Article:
In my role as the head of a PR firm, one of the most common misconceptions I see has to do with the superlatives people choose to describe themselves. Now, I’m not referring to how the media positions someone, but rather how someone seeking PR wants to refer to him or herself.
I once overheard my senior strategist, Tony Panaccio, having a conversation with a client about what their tagline should be. It went something like this:
Client: So, what should I call myself?
Tony: I’m not sure what you mean.
Client: Well, when I identify myself to the media.
Tony: Well, your name is Jim, right (not the actual name)?
Tony: So, why don’t we stick with that? It’s short, concise and happens to be, you know, your name.
Client: That’s not what I meant. I was trying to think of something catchy.
Tony: Okay, how about “James?”
It went on like that for a bit, until Tony was able to explain to the client that it’s not kosher to try to “name” yourself to the media.
Taglines can work well for people who have their own radio or TV shows, but for those just breaking into the spotlight, it actually has the reverse effect than intended. The media is a cynical, somewhat sensitive league of professionals, not unlike Tony, actually. When they see a name they’ve never seen before with a tagline they’ve never seen before, it strikes them as odd and out of place. In fact, many will turn their noses up at those self-made designations.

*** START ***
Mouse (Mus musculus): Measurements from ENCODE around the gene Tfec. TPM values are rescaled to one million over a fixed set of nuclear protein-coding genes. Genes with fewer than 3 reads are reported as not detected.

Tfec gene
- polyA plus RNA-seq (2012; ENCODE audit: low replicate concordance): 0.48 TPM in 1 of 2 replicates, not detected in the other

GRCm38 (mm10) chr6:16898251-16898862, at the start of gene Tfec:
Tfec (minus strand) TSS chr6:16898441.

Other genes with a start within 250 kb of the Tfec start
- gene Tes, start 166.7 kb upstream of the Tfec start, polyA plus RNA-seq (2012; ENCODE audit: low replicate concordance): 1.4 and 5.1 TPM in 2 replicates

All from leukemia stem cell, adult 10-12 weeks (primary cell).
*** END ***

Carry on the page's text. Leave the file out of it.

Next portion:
We often get folks who want to attach all kinds of superlative descriptions of themselves in their bios like “genius,” “brilliant,” “guru.” The point is that those in the media will come up with the nicknames and catchy taglines as they see fit, once they have come to understand that person’s experience is real. They are the ones who get to determine who the gurus are and not the prospective gurus themselves.
Further along those lines, some have tried to attach the terms “groundbreaking,” “innovative” and even “spectacular” to describe their products or their books. The problem is that the media feels they are the ones who will determine if someone or something fits those descriptions. When people are positioned that way as part of a pitch or an article, it can be offensive and it immediately raises the question as to the validity of that designation. That’s why using superlatives about yourself in order to establish your credibility, typically results in exactly the opposite effect.
That’s why I don’t call myself anything like “The PR Mechanic” or “The Marketing Maven,” as others in my industry call themselves. It’s not for me to make those calls. It’s up to you and the media to determine that I’m deserving of some kind of title to show my expertise.
In the meantime, feel free to call me Marsha. All my friends do and you’re far more likely to get my attention.
Marsha Friedman launched EMS Incorporated in 1990. Her firm represents corporations and experts in a wide array of fields such as business, health, food, lifestyle, politics, finance, law, sports and entertainment. She consults individuals and businesses on a daily basis and is frequently asked to speak at conferences about how to harness the power of publicity. Outside of the office, she is also the founder of a non-profit organization called the Cherish the Children Foundation. In 1996 the White House recognized her charity which sets out to raise awareness of the plight of underprivileged and foster children.